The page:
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Skip to 0 minutes and 5 seconds It’s parenting. And on this parents evening, I see some of you come through the door. Sean’s mom– you know Sean’s mom. She don’t come to parenting evenings. She don’t even answer the phone or answer the door, Sean’s mom. And yet here she is. And it’s year nine parent’s evening. And there’s Sean’s mom, and I know why she’s here. I know why she’s here because it’s the last chance for Sean– choose the right GCSEs. Do something with your life, Sean. You know Sean. And I see every member of staff sitting around the hall, going deep into their bag and bringing out their Sean file. And they’re waiting.

Skip to 0 minutes and 50 seconds I see them waiting for Sean’s mom to come, so that they can tell Sean’s mom just how bad Sean is. But Sean’s mom knows that. She lives with him. She knows that story. And I watch her, and I see her go from table to table to table. And each time they tell her the same stuff. I mean, I wish I could tell you I have magic dust for Sean, but it’s the same for me. When he does come in, I’m not really sure I want him there anyway. You know Sean. And I see her coming, and I think, what do I do? I mean, I’ve got a Sean file.

Skip to 1 minute and 29 seconds I could tell her the same stuff that every member of staff is telling her. But I can’t do it. I can’t do it. So I lie to Sean’s mom. I lie to her. Well, I concentrate on one morning, one lesson where he did engage, one time where he really did do what he meant to do. And I watch her, and she listens. And she doesn’t say much. And she goes.

Skip to 2 minutes and 0 seconds The next morning Sean’s in school, right? He’s looking for me. He’s looking for me. He goes right up in my face. “What did you tell my mum that for? Don’t you ever tell my mom anything like that ever again!” And he’s gone. Later that afternoon, I had [INAUDIBLE] working for me. [INAUDIBLE] He’s got his options forms. He says to me, Mr. Diggs, congratulations. Sean has chosen your subject for GCSE. Oh, what have I done? What have I done? And it’s hard, right? Because he comes sometimes and he leaves sometimes. I’d like to tell you that I’ve developed a magic potion to turn Sean around. No I didn’t. I mean, the other children helped him out.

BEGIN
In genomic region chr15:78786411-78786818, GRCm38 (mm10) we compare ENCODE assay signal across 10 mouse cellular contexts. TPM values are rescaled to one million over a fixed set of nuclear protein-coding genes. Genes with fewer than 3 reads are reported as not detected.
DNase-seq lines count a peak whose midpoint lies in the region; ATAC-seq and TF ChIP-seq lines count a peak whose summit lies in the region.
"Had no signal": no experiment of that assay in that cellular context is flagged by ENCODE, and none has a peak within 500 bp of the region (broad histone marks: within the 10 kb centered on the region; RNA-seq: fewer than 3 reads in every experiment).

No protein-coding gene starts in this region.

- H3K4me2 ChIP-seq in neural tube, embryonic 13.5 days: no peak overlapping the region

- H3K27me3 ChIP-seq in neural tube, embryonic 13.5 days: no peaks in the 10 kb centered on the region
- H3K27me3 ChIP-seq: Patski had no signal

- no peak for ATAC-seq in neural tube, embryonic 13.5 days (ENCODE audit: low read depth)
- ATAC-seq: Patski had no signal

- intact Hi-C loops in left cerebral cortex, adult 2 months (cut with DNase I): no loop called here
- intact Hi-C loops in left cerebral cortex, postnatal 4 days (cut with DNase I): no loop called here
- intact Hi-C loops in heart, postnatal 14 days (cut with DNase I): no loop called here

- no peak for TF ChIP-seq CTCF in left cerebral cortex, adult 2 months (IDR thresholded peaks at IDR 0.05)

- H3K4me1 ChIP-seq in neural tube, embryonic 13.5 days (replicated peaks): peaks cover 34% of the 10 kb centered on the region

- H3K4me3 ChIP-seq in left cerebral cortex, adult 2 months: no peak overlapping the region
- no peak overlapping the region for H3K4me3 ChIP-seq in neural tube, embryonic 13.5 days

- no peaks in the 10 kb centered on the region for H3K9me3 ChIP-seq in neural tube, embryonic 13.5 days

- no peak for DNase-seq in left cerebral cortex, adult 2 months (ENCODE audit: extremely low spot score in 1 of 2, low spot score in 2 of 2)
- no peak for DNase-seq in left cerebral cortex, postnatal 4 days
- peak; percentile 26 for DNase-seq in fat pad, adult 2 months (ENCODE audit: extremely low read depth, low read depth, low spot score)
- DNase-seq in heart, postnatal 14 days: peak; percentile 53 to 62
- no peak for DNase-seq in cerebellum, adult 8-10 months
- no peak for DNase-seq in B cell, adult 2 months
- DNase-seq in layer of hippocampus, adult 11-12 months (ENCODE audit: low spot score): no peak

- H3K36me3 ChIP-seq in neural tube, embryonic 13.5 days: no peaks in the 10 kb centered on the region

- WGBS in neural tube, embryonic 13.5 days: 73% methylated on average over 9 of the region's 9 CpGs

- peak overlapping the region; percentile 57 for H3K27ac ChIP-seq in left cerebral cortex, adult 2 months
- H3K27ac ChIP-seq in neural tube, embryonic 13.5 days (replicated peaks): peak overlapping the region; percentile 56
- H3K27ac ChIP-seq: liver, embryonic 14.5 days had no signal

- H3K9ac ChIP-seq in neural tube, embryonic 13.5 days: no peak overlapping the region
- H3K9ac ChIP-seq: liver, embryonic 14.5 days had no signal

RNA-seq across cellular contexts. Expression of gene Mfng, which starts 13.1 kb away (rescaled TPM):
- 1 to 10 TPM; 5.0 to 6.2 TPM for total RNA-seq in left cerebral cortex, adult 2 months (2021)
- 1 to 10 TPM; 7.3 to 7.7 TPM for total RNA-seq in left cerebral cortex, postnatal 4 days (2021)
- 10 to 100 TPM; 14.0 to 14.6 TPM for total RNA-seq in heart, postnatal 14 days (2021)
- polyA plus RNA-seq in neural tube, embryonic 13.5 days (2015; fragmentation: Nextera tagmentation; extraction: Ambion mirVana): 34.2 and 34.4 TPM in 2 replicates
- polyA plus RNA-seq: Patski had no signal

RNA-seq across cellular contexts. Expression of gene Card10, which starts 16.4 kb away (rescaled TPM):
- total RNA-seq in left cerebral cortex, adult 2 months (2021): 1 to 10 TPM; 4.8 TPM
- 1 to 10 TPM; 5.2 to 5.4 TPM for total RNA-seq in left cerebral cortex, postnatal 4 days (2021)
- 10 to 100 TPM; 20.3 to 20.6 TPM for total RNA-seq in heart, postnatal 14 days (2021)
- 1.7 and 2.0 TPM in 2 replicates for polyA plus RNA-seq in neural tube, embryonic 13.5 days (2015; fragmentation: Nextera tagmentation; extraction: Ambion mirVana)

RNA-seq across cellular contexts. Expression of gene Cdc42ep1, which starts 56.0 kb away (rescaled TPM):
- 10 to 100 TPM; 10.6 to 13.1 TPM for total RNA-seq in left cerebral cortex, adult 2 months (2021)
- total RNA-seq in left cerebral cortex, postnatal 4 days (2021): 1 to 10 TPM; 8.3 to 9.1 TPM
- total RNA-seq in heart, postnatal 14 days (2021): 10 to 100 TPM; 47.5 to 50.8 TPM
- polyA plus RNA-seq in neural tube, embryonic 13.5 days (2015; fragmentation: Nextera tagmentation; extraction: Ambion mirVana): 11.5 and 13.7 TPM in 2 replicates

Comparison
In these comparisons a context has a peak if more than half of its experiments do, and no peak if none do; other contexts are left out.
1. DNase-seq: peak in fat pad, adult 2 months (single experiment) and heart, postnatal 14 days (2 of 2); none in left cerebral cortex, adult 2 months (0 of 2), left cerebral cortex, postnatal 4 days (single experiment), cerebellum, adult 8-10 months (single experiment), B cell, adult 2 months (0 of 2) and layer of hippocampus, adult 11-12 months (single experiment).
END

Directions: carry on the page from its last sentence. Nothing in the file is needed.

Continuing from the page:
Skip to 2 minutes and 42 seconds They covered up from when he was away. They helped him catch up when he wasn’t there. It wasn’t just me, but all of us together, over two years. We get to the end, and you know this story. Sean gets a C. And to people outside of education, he’s failed. But you know what that means to Sean. He gets a C, and he uses his C grade to get into a college, to on to a course. And five years ago I saw Sean. He works as a theater manager. As a theater manager– Sean. You wouldn’t believe it. So it must of been that I found the diamond in the rough, right? I found a little– no. No I didn’t.

Skip to 3 minutes and 28 seconds I had no idea what Sean wanted out of his life and neither did he. All I did was I stuck a hook in him. I said, come with me. Because being good at something, even if you change direction, being going at something is transferable skill. That feeling– that feeling you’re wanted, that feeling that you belong, that little hook, come with me.


Watch the video in which Paul talks about one really hard to reach student and how he started to reach him.

Video Summary

Parents’ evenings can be a watershed for you, your students and parents like Sean’s Mum.

It can be a time of honest and sincere evaluation with her, hopefully a sensible discussion. When Sean’s Mum arrives home, hopefully she will have a sensible conversation with Sean, but maybe she won’t. The tone of that conversation will definitely be influenced by the words you, as Sean’s teacher, choose to use.

Sean’s Mum is used to having little positive contact with school because she knows the story; the same story every time the phone rings and the same story she hears at every table at every parents’ evening. Except that on this particular evening you choose to say something different. You choose a different path and a different conversation. You don’t lie but you don’t tell the whole story. You are purposely selective. You select the positive. You tell her about the one and only brief time when Sean did as he was asked; you remember it and so does he even though he never told his Mum when he got home.

When she got home she relayed that conversation to Sean. You don’t know now he responded to his Mum, but you do know that he was very unhappy with you the next day …

'What you tell my Mum that for?!  
Don't you ever tell my Mum anything like that ever again!'

But it’s all a smokescreen. He chooses your subject at GCSE level. The story unfolds and you and I know that Sean secretly likes you because you were one of those teachers who changed his story and influenced his new developing identity.

He gets help from you and his peers.

He gets his ‘C’ grade.

He goes to college.

He gets a job years later as a Theatre Manager.

It just needs one moment, one hook, one time when you walked up the stairs alongside him instead of trying to drag him up on the end of the long disciplinary rope.

Who can you put a hook into and say, ‘Come with me’?


What is your ‘Sean’s Story’? Think about a student who changed their behaviour, changed their direction and trajectory. What did you do to initiate and support this?

Please share your experiences via the comments below.

Please remember not to mention individuals, schools or other organisations by name. Please respect others’ confidentiality and privacy at all times.

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This video is from the free online course:

Managing Behaviour for Learning

National STEM Learning Centre